The Biden administration said Thursday it will try to super-charge its monkeypox response by making an additional 1.8 million doses of the Jynneos vaccine available to states, starting Monday, and setting aside tens of thousands of doses for places that are hosting gay pride events.
Officials will also deliver about 50,000 courses of the TPOXX treatment for the disease — an amount that is nearly four times as many courses as confirmed cases in the U.S.
The distribution will use a formula that bases 75% of distribution on the number of cases in a jurisdiction and 25% on the number of individuals who are at the highest risk of contracting the virus.
“We are working to meet demand wherever we may find it,” White House monkeypox coordinator Robert Fenton said.
Mr. Fenton said states will be able to request federal assistance if they need help administering the vaccines.
“More shots in arms is how we get the outbreak out of control,” he said.
Mr. Fenton said the announced dose amounts were counted in accordance with the new dosing strategy in which the shots are delivered just below the top layer of skin. That means each vial counts as five doses. The vaccine is given in two doses, four weeks apart.
The administration is under intense pressure to wrangle monkeypox, which is endemic to parts of Africa but started spreading in the U.S. and other non-endemic countries in mid-spring.
The Centers for Disease Control and Prevention has recorded more than 13,500 cases of monkeypox across the country and experts say it would be a remarkable public health failure if the virus becomes a fixture in the U.S.
The virus is related to smallpox and features a rash with painful lesions. A small percentage of cases are fatal, though the CDC hasn’t reported any deaths in the U.S. this year.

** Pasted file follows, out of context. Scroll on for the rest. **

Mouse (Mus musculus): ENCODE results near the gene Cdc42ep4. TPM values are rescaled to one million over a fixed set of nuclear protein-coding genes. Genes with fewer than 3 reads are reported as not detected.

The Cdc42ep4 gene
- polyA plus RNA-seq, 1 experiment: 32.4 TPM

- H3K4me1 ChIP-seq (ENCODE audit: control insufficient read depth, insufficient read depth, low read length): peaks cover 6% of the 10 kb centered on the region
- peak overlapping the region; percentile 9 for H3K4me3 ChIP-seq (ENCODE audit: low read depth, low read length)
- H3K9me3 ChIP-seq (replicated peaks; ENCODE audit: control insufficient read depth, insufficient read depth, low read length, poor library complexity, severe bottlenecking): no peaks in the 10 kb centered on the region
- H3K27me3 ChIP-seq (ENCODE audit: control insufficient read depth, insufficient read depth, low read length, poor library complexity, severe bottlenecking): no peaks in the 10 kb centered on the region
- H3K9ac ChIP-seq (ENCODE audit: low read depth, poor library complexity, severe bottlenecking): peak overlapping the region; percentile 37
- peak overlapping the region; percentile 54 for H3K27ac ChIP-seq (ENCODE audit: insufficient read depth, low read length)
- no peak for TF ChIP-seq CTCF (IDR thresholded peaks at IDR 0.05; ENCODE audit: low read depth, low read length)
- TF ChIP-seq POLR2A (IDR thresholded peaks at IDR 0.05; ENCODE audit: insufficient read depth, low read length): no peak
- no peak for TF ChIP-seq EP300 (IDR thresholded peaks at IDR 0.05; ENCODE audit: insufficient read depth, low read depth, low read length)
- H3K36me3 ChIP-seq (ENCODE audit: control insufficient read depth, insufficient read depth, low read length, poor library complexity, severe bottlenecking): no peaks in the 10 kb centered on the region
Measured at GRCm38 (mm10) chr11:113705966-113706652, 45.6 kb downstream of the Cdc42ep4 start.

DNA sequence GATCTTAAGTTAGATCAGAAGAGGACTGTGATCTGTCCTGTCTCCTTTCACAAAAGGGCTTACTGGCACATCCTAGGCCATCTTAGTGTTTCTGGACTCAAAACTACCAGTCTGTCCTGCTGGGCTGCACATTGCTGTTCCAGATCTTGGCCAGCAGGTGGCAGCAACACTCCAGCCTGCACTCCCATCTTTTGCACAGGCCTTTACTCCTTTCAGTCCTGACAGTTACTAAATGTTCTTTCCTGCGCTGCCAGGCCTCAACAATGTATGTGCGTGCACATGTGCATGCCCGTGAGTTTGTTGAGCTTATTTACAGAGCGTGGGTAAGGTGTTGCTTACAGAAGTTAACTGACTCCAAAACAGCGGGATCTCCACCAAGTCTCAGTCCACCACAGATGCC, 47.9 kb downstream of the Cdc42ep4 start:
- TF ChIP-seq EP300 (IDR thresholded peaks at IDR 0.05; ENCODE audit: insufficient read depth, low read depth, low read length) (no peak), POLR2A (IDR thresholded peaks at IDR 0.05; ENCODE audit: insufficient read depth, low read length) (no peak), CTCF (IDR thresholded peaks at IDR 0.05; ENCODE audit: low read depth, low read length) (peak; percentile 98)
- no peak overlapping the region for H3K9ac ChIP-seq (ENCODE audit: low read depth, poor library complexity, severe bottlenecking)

Most of the cases have been in men who have sex with men.
The virus spread through close personal contact, which can include sexual contact, but it is not classified as a sexually transmitted infection.
The Biden administration has been careful to say that anyone can get monkeypox to avoid stigmatizing the gay community, but it is focusing resources on gay social networks that have been hit the hardest.
CDC Director Rochelle Walensky said extra doses of the vaccine will be delivered to states holding gay-pride events based on the size and nature of the event and the event’s ability to reach those who are most vulnerable to the virus.
Already, the administration said it is supporting North Carolina, Georgia and Louisiana health departments ahead of significant LGBT events in their states.
For instance, it developed vaccine plans with North Carolina ahead of the Charlotte Pride Festival & Parade this weekend.
Mr. Fenton said they will work with states to ensure that people who get an initial dose of the vaccine at an event in one state get their second doses in their home states.
The administration also defended its decision to recommend delivering the vaccine intradermally to get a comparable immune response while stretching available doses five-fold by using less of each vial in the shot.
Officials said they were concerned because states were starting to offer only one dose of the two-dose vaccine under the normal delivery method.
“Yes, this has been fluid, but we have been in close touch with our state and local health department,” Dr. Walensky said.